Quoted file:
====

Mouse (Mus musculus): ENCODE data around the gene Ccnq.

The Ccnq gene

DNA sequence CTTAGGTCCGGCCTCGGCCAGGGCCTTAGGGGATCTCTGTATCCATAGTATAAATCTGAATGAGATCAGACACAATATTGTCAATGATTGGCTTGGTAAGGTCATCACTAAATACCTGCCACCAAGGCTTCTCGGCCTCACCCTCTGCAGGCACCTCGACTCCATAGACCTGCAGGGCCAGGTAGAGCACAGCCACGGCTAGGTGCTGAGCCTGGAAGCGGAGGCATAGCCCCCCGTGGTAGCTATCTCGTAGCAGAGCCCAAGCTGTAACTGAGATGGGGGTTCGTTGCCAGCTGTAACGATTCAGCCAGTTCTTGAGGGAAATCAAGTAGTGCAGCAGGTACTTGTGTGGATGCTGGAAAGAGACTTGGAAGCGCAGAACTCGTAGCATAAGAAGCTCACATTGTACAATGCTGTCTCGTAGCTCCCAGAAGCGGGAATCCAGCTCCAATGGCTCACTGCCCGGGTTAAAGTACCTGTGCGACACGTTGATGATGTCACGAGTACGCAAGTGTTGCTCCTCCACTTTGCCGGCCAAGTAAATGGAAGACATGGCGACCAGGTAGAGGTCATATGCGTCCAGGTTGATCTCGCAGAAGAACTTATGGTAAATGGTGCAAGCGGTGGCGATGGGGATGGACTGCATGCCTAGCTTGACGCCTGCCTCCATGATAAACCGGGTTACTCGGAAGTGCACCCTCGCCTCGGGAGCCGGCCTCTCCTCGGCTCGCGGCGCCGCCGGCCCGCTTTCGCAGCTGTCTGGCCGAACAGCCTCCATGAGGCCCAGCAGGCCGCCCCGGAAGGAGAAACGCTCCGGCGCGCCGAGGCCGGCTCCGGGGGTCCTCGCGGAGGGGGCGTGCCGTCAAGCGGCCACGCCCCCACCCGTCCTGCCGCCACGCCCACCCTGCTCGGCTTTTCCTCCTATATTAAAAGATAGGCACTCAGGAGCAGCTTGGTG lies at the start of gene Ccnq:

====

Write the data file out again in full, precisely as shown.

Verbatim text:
Mouse (Mus musculus): ENCODE data around the gene Ccnq.

The Ccnq gene

DNA sequence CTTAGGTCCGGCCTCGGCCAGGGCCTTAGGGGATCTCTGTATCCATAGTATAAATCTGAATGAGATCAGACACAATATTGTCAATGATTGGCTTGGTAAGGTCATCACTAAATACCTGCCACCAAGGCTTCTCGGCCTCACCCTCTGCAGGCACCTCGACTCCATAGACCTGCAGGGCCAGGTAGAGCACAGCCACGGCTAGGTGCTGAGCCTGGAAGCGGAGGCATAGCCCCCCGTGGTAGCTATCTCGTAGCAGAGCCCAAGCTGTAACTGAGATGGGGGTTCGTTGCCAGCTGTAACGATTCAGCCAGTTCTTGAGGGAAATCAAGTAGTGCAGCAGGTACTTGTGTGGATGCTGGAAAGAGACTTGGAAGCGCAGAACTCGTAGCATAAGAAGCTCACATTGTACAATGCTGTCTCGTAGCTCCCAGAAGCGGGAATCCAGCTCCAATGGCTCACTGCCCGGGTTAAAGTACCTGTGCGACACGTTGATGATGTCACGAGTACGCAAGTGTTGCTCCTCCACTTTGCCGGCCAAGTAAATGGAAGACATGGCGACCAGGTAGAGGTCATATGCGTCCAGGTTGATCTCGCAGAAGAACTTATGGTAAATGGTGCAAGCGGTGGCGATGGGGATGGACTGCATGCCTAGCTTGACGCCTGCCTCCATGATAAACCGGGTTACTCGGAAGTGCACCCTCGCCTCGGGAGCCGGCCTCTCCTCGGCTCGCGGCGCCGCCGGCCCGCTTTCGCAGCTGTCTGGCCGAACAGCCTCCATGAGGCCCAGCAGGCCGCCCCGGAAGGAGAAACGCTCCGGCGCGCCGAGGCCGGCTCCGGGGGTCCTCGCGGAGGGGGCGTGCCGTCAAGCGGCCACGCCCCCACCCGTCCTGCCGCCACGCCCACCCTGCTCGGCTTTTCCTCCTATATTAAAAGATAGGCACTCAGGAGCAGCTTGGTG lies at the start of gene Ccnq: